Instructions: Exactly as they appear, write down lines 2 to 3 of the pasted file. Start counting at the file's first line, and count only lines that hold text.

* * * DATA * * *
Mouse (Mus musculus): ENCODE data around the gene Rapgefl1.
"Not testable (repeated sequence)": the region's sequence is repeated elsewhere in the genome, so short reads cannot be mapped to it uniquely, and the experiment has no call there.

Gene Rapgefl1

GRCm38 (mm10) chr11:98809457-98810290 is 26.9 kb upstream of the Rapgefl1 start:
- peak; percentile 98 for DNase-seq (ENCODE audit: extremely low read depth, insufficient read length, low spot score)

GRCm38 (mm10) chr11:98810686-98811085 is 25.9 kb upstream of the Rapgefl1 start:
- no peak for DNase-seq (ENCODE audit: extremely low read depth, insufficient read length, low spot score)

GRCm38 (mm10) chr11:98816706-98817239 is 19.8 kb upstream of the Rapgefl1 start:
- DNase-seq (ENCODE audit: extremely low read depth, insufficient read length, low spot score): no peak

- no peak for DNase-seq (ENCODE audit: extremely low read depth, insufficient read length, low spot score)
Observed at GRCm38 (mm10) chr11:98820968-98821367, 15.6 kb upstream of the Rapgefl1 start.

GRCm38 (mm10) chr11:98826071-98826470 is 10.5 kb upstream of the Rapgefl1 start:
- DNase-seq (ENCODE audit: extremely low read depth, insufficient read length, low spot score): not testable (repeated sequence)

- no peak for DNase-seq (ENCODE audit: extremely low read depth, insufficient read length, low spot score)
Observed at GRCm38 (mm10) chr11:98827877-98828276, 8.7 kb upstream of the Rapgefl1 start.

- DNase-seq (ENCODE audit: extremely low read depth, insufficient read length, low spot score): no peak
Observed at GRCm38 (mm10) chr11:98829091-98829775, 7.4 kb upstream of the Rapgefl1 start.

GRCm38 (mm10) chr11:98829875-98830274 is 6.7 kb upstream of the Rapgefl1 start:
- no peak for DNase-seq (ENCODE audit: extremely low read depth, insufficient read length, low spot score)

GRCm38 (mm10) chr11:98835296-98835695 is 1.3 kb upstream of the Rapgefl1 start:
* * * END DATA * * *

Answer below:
"Not testable (repeated sequence)": the region's sequence is repeated elsewhere in the genome, so short reads cannot be mapped to it uniquely, and the experiment has no call there.

Gene Rapgefl1